Hillary Clinton unveiled the leadership of her transition team — the folks who will form her administration should she win the November election. In a surprise to nobody except for those who actually believe her rhetoric, Clinton's transition will be headed by a revolving-door partner at a K Street lobbying shop and populated with other influence-peddlers.

Hillary's transition team reflects the rest of her inner circle, which is heavy on corporate connections and cashing out, presaging four years of corporatist governance.

Ken Salazar will be the chairman of Clinton's transition team. "[P]reviously both a secretary of the interior and a Colorado senator," Reuters describes Salazar, omitting his current job: partner at the lobbying firm WilmerHale.

Salazar left the Interior Department early in Obama's second term, in April 2013, and less than two months later, he joined WilmerHale as a partner. "As an Interior Secretary, US Senator and State Attorney General, Ken adds to the firm's rich tradition of lawyers who have served at the highest levels of government, and will fit seamlessly into WilmerHale," the firm said in an announcement at the time.

Salazar's job was to put his public service connections and experience to work for the firm's clients. As the firm put it, to "provide legal, strategic and policy advice to national and international clients, particularly on matters at the intersection of law, business and public policy..."

Salazar isn't officially a lobbyist, but the Denver office which he founded does lobby the federal government. In fact, Salazar's Denver office lobbies the Interior Department Salazar used to run. (As an example of why this matters, the deputy secretary of the Interior is Mike Connor, a former underling of Salazar's.)

A few months later, WilmerHale began registering Indian tribes as clients, and lobbying Interior on their behalf, regarding water usage and other issues. Salazar, according to the firm's website, "leads the firm's efforts on tribal issues." A handful of lobbyists now work in the Denver office Salazar founded.

Tom Donilon is a co-chair of Clinton's transition team. Donilon was a lobbyist for Fannie Mae from 1999 to 2005, when the government-created mortgage-subsidizer was lobbying fiercely against any regulation or oversight, in part by promising it posed no risk to taxpayers. A few years later, Fannie Mae failed and taxpayers bailed it out.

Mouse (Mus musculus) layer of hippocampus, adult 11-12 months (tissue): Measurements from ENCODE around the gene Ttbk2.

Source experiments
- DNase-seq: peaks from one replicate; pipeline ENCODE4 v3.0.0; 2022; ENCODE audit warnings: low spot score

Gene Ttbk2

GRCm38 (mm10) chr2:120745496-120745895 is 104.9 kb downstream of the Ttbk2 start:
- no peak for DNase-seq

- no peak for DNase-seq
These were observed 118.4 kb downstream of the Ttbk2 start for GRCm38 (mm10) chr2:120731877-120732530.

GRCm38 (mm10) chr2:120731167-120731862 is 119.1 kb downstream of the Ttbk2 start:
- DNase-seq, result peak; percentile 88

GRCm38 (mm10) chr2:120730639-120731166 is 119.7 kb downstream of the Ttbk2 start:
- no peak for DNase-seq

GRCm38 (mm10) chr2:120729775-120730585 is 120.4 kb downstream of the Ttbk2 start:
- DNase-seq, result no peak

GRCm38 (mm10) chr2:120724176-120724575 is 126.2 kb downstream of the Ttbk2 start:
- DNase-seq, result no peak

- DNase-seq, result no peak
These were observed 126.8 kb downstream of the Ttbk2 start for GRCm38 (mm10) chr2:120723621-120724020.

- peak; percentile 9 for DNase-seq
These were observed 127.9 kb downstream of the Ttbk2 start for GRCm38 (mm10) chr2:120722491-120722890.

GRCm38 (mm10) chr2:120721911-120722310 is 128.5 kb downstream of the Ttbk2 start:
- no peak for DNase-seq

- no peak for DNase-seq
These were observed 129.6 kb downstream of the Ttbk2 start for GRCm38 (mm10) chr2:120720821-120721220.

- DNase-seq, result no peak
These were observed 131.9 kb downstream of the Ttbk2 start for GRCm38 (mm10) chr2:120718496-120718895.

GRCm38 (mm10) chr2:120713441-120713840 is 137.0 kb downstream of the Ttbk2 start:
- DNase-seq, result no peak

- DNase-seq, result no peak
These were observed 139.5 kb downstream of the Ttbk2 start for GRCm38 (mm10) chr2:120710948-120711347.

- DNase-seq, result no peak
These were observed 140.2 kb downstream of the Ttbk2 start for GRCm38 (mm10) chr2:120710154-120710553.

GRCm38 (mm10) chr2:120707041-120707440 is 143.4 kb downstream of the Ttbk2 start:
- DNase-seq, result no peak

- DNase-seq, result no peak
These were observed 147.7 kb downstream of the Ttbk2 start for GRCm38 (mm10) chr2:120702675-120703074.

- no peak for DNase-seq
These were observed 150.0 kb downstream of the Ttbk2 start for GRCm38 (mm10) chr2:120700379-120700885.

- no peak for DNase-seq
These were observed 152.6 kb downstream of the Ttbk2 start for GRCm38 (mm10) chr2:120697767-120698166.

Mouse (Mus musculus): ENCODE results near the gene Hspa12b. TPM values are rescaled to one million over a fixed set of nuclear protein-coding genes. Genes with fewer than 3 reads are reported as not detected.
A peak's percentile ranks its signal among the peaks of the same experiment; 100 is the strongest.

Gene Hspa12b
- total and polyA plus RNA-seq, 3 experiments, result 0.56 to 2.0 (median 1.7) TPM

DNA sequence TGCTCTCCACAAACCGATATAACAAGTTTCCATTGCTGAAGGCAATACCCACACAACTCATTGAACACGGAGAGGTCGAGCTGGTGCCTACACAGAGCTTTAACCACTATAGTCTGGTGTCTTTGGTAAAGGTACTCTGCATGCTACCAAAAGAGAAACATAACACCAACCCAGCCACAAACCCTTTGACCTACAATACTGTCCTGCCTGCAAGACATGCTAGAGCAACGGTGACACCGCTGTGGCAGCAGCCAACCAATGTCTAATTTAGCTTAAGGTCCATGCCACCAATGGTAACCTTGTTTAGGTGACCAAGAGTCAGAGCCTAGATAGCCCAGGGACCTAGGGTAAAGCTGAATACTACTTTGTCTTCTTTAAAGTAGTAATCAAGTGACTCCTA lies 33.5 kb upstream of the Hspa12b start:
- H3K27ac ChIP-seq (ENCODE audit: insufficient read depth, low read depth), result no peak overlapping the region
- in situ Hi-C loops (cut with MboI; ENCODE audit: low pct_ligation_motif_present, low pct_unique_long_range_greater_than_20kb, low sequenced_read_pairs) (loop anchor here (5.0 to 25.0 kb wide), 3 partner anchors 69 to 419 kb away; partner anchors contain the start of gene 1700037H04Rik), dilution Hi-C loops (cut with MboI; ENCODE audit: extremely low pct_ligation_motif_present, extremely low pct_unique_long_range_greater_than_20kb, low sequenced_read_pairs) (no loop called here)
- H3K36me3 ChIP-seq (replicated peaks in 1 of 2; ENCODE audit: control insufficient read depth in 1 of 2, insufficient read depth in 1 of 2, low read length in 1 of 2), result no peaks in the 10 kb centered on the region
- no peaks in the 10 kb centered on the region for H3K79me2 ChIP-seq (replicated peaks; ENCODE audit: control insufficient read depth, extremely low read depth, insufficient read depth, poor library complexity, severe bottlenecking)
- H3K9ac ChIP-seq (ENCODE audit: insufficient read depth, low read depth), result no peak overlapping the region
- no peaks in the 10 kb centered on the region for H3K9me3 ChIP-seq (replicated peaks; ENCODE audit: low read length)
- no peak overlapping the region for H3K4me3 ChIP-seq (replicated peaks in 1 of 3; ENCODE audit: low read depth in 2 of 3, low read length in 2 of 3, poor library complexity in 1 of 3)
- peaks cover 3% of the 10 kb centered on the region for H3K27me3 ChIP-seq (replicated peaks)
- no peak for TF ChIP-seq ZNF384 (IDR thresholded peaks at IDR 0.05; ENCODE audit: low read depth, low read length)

In addition to his partner income from O'Melveny & Myers, Donilon (until his appointment to the Obama administration) earned legal fees from Citigroup, Goldman Sachs, United Health Group, and Verizon, among others, according to his financial disclosure forms.

Also on the transition team: former Michigan Gov. Jennifer Granholm. Granholm's most recent gig was two years running Hillary's super PAC, which meant hustling for million-dollar checks from finance billionaires like George Soros, Donald Sussman, James Simons, Bernard Schwartz and plenty of others.

Who assembled this transition team? Revolving-door pioneer and lobbying-firm co-founder John Podesta.

John and his brother Tony were Democratic congressional staffers in the 1980s, and in 1988 they cashed out and launched their own lobbying firm. John Podesta passed back through the revolving door in 1993 to join the Clinton administration. Brother Tony kept the family firm going strong, and John rejoined the firm (part-time) as a lobbyist in 2002.

None of this is surprising. Glance at the Revolving Door database kept by the Center for Responsive Politics, and you see that Clinton — by a mile — has the most former staffers in the database of any former lawmaker. Her campaign is heavily funded by K Street as well.

Clinton talks about going after the rich and the special interests. If you can judge a candidate by the cast with which she surrounds herself, then her transition team suggests that a Clinton administration would be a Golden Era for K Street.

Timothy P. Carney, the Washington Examiner's senior political columnist, can be contacted at tcarney@washingtonexaminer.com. His column appears Tuesday and Thursday nights on washingtonexaminer.com.